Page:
Facilitator - Jesus is rejoicing because through this event of death, the disciples might come to faith. Jesus sets out on this dangerous journey to Bethany in response to the Father's will so that Lazarus might be raised to life, and thus bring the disciples to true faith (11:14-15).

7. Is the decision by Jesus and Thomas to go to Bethany at cross purposes (11:16)?

Facilitator - Yes. Thomas, even though he recognizes the risk, encourages the disciples to join Jesus and die with him (11:16). Jesus seeks belief; Thomas risks death.

Reading - Select someone to read John 11:17-27.

8. In this passage how would you describe Martha's faith in Jesus?

Facilitator - Martha confesses her faith in Jesus as a miracle worker, holding the conviction that whatever he asks of God will happen (11:22). However, faith in Jesus as a miracle worker falls short of true belief. Previously, both Nicodemus (3:2) and the man born blind (4:31-32) expressed a similar faith in Jesus as a miracle worker with special access to God. Martha sees Jesus as a Rabbi from God who does wonderful signs because of God's presence in him (11:21-22).

9. When Jesus tells Martha, "Your brother will rise again," how does she understand this (11:23)?

Facilitator - Martha says she knows that Lazarus will rise again in the resurrection at the last day (11:24). Jesus, transcends Martha's limited eschatological expectation, by uttering another ego eimi ("I am") statement revealing himself to be the resurrection and the life. Belief in him is the only way to resurrection and life, life both now and hereafter (11:25-26; 5:19-30).

Reading - Ask a volunteer to read John 11:28-37.

Facilitator - Note that as this section opens Martha's partial confession of faith is still present as "having said this," she returns to her sister, and announces: "the teacher is here" (11:28). Again her use of the word teacher continues her use of limited expressions of faith.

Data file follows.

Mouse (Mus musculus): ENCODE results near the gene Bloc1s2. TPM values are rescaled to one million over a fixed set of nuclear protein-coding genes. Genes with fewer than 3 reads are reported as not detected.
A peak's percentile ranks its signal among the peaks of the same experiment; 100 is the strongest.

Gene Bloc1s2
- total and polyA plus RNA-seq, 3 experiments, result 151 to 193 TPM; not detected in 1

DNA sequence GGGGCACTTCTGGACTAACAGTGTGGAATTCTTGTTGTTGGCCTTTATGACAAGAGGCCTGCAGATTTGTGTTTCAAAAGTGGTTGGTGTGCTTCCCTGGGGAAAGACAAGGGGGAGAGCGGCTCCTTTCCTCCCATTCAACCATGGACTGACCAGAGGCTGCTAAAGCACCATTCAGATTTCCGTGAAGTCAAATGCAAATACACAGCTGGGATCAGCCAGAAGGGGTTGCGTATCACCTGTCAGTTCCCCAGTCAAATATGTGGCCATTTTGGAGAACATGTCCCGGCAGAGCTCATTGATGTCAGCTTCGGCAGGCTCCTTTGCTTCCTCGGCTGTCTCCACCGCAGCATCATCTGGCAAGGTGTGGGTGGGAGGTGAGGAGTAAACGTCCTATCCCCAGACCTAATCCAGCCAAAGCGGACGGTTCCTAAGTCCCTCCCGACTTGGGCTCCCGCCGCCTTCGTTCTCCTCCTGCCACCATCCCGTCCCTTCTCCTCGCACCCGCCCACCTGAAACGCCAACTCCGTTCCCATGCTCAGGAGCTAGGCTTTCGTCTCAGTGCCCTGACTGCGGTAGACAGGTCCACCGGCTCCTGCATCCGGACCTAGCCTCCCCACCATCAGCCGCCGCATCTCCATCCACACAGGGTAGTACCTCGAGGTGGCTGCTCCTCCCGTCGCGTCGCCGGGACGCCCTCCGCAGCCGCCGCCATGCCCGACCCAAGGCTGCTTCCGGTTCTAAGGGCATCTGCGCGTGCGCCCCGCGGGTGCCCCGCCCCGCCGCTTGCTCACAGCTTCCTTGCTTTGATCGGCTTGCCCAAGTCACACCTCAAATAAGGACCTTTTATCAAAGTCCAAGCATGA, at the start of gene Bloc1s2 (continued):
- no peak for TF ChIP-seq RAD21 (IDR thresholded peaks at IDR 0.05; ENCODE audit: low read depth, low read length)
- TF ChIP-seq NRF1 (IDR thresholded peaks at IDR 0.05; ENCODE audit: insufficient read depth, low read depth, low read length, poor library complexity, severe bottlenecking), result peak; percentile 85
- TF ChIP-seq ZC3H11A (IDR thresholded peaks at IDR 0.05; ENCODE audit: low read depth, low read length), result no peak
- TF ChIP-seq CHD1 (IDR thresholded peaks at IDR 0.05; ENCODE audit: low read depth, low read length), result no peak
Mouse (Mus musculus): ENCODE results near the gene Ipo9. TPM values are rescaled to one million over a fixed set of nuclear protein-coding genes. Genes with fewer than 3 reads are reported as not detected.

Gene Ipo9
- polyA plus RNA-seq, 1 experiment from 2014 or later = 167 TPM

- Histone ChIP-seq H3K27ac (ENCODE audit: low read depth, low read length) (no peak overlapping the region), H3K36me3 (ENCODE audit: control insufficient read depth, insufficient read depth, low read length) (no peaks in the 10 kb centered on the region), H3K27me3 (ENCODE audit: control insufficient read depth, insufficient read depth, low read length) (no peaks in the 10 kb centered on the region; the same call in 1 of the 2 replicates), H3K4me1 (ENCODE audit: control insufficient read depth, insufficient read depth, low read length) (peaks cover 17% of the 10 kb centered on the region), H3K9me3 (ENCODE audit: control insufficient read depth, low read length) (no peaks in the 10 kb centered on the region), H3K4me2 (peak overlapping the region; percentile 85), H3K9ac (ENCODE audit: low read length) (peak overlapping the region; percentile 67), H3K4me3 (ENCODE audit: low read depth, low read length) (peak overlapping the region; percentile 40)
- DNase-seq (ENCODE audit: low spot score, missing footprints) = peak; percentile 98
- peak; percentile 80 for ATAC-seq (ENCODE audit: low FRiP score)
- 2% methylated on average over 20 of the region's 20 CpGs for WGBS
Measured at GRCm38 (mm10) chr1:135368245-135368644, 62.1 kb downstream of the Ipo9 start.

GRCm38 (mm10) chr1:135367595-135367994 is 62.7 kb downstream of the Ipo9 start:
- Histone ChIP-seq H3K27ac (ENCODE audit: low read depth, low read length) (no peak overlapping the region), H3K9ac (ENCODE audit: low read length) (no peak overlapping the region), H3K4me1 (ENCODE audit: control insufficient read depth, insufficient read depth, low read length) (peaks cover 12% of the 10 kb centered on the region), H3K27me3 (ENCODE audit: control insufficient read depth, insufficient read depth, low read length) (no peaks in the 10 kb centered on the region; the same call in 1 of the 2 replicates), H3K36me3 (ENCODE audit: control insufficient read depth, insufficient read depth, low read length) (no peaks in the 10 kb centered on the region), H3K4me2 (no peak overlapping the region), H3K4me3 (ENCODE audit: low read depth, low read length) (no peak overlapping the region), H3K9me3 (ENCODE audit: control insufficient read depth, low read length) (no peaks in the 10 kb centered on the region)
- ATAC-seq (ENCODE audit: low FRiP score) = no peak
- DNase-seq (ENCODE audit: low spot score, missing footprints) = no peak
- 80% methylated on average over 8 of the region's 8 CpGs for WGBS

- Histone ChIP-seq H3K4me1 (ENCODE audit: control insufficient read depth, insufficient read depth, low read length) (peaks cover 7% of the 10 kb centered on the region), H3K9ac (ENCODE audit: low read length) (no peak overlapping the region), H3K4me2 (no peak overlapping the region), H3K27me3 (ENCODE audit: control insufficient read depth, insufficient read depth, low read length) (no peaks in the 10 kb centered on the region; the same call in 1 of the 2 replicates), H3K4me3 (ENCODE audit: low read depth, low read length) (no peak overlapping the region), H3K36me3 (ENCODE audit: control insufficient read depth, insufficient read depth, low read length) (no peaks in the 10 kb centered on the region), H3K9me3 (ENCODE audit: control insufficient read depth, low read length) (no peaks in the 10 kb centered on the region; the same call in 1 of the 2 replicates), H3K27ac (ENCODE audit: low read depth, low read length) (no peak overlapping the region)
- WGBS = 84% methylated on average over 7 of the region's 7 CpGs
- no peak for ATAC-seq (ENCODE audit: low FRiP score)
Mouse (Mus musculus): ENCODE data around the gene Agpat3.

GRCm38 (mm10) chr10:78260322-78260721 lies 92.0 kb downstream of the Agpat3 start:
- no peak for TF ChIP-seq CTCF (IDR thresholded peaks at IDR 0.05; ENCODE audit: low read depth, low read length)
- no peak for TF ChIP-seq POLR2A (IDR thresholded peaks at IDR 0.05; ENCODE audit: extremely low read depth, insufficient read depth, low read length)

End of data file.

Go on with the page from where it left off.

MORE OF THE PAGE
10. Does Martha informing Mary that Jesus is "calling her" (Greek: kai phonei se) have any special significance?

Facilitator - Moloney indicates that every reference to the "voice" (phone) of Jesus is a calling to fullness of life in him (3:8; 5:25; 10:3,16). "The Jews" were previously condemned for not hearing Jesus' voice (5:37). Moloney also calls our attention to the voice of the Shepherd in the previous context (10:1-18). He considers Mary to be one of his own sheep and is summoning her. Martha by contrast took the initiative; Mary is called for by the word of Jesus.

11. What are some of the other indications in this section that Mary is the special sister?

Facilitator - When she hears of his call she responds immediately: "she rose quickly and went to him" (11:29). When Mary sees Jesus, she falls at his feet and repeats only part of Martha's confession: "Lord, if you had been here my brother would not have died" (11:32). Mary does not limit Jesus by understanding him as a mere miracle-worker, she has simply stated her unconditional trust in the power of the presence of Jesus. Mary not Martha accepts Jesus as the resurrection and the life.